The Obama Administration is expected to endorse comprehensive privacy legislation at tomorrow’s Senate Commerce Committee hearing on “The State of Online Consumer Privacy.” Our understanding is that the administration will call for a “privacy bill of rights” that would require, among other things, that consumers be given access to the data collected about them online and to have that data be stored securely. 

The first panel at tomorrow’s Senate hearing will feature Jon Leibowitz, FTC Chairman, and Lawrence Strickling, Assistant Secretary of Commerce, who is expected to testify that the administration supports privacy legislation.   As we have previously posted, the draft “Green Paper” on consumer privacy issued by Commerce in December initially was expected to endorse baseline privacy legislation.  Instead, the Green Paper placed greater emphasis on voluntary industry self-regulation and did not go so far as to support legislation.  (We have previously posted on reactions to the Green Paper here.) Tomorrow’s testimony will reflect a change in direction for the administration back towards its initial approach.  Strickling is expected to suggest that the Fair Information Practice Principles (or “FIPPs”) outlined in the Green Paper be codified as law.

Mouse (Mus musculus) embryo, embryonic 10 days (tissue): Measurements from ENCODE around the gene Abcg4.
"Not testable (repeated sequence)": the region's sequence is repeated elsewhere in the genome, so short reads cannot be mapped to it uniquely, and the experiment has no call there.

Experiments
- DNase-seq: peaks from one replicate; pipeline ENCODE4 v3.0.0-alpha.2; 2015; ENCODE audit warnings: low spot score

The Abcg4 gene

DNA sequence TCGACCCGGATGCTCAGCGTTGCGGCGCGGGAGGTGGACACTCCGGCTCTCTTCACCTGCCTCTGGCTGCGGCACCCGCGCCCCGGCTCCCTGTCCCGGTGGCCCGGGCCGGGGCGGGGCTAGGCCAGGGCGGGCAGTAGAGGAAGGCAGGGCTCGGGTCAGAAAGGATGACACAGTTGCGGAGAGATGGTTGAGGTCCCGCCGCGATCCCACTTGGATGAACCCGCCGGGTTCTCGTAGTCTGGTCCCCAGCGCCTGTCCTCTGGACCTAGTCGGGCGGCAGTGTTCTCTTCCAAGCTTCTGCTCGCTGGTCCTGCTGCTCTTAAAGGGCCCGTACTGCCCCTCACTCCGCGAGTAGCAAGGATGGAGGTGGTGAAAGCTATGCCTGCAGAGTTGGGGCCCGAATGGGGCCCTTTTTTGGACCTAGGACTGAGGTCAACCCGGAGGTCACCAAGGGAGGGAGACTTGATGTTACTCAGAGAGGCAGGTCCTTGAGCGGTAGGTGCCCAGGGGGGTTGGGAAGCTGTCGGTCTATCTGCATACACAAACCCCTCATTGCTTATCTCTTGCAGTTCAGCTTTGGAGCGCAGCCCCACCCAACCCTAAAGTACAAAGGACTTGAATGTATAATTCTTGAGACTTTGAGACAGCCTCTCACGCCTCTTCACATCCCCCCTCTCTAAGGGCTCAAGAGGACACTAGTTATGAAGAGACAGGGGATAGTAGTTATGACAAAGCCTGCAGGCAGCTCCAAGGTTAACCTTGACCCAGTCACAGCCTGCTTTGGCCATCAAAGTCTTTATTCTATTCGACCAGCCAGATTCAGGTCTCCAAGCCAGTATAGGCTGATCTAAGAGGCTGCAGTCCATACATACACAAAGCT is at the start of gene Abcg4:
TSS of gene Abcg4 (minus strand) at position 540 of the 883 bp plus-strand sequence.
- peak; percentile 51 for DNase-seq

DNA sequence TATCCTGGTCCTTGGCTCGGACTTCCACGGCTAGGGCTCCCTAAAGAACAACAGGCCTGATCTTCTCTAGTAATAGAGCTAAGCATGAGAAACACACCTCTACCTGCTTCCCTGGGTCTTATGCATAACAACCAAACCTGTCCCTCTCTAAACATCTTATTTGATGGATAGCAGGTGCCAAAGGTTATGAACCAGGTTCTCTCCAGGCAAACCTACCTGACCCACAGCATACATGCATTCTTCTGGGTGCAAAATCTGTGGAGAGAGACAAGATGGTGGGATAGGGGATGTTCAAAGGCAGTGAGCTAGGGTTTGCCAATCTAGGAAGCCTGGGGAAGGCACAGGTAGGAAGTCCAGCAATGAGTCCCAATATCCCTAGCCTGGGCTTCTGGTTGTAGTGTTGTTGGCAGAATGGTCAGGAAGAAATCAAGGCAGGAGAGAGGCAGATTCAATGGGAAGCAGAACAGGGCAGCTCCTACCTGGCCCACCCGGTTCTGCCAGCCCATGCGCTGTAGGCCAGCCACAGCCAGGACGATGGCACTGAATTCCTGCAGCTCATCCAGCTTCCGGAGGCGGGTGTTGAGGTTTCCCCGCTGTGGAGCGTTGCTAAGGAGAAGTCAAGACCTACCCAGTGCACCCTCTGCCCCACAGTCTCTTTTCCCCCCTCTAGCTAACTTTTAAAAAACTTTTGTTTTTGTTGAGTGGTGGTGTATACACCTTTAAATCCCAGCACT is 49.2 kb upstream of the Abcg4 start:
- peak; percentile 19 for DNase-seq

Testifying at the second panel tomorrow will be Erich Andersen, Microsoft Corporation; John Montgomery, GroupM Interaction; Ashkan Soltani; Barbara Lawler, Intuit, Inc., and Chris Calabrese, American Civil Liberties Union.  Inside Privacy will continue to closely follow the hearing and reactions to the administration’s new approach